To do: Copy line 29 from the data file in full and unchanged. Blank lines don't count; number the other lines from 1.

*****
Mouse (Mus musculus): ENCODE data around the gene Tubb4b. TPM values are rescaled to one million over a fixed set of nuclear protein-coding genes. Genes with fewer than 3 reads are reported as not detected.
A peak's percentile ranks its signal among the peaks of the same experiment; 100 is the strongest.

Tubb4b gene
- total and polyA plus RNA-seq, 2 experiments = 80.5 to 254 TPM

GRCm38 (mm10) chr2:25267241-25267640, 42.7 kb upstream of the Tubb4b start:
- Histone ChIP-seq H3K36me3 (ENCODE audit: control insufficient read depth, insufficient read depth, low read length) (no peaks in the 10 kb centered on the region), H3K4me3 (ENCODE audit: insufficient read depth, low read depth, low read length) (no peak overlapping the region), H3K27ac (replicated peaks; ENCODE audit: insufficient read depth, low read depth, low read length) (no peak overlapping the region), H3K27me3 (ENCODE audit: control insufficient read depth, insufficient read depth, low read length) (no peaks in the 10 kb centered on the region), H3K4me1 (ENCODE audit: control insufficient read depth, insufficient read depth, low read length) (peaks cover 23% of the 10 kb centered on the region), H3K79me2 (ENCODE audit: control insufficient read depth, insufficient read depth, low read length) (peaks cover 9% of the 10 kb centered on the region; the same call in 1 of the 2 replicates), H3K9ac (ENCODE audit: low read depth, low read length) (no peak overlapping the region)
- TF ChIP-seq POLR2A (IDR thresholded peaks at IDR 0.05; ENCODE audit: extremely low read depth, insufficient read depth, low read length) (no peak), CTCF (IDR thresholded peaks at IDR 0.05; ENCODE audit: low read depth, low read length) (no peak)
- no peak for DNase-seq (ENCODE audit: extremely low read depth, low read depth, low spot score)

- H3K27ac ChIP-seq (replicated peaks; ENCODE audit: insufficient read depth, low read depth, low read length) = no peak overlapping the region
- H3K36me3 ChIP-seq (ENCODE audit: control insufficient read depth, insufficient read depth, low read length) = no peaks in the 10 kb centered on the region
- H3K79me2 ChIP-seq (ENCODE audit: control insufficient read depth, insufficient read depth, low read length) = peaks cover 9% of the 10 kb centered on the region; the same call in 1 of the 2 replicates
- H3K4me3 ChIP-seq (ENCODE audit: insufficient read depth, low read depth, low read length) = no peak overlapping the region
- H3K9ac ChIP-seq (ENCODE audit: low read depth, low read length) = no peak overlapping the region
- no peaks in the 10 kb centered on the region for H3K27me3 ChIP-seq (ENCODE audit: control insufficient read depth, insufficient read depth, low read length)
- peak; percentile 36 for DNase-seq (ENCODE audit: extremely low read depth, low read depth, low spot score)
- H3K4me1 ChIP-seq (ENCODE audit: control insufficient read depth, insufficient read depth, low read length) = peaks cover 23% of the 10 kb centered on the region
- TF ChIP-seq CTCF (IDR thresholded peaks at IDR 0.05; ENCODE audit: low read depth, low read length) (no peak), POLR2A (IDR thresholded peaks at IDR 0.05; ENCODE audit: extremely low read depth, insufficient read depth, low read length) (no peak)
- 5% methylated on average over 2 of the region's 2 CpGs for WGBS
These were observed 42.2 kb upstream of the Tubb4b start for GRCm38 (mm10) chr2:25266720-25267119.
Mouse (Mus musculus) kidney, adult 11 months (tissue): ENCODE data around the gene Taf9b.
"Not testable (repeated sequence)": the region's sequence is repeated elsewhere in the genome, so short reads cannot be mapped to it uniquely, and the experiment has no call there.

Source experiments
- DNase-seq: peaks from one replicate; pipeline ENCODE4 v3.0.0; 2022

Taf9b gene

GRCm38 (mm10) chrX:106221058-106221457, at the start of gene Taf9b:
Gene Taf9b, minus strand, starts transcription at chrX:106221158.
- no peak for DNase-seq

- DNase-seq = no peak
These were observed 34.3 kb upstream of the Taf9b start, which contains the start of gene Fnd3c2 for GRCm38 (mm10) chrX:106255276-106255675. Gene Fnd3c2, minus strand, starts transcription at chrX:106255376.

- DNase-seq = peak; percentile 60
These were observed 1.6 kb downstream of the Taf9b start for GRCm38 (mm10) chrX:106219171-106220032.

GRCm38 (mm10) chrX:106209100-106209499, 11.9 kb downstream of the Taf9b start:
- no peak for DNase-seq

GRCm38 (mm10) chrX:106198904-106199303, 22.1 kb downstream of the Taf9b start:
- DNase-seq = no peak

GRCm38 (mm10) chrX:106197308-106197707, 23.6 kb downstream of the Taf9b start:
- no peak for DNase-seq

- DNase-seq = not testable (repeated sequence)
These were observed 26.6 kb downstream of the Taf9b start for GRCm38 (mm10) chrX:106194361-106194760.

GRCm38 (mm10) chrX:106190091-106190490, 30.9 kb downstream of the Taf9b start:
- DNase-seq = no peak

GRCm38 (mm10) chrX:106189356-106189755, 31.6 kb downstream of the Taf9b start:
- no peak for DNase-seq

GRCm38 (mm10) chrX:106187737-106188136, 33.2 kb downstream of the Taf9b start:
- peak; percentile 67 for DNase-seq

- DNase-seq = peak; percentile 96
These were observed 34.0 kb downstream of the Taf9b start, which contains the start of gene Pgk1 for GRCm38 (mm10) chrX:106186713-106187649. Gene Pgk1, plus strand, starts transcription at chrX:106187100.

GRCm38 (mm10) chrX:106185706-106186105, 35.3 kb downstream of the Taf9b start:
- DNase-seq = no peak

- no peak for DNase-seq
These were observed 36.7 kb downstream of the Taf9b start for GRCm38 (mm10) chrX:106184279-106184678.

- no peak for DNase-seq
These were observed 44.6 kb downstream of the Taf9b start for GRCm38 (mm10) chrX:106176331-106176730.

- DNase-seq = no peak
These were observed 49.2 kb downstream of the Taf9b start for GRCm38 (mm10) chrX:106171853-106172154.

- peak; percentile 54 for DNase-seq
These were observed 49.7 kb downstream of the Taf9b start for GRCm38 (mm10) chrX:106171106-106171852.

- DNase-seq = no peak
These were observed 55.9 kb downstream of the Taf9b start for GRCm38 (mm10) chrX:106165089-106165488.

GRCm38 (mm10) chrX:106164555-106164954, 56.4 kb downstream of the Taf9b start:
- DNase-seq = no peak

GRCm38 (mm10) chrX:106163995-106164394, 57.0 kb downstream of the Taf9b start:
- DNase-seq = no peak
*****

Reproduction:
These were observed 34.3 kb upstream of the Taf9b start, which contains the start of gene Fnd3c2 for GRCm38 (mm10) chrX:106255276-106255675. Gene Fnd3c2, minus strand, starts transcription at chrX:106255376.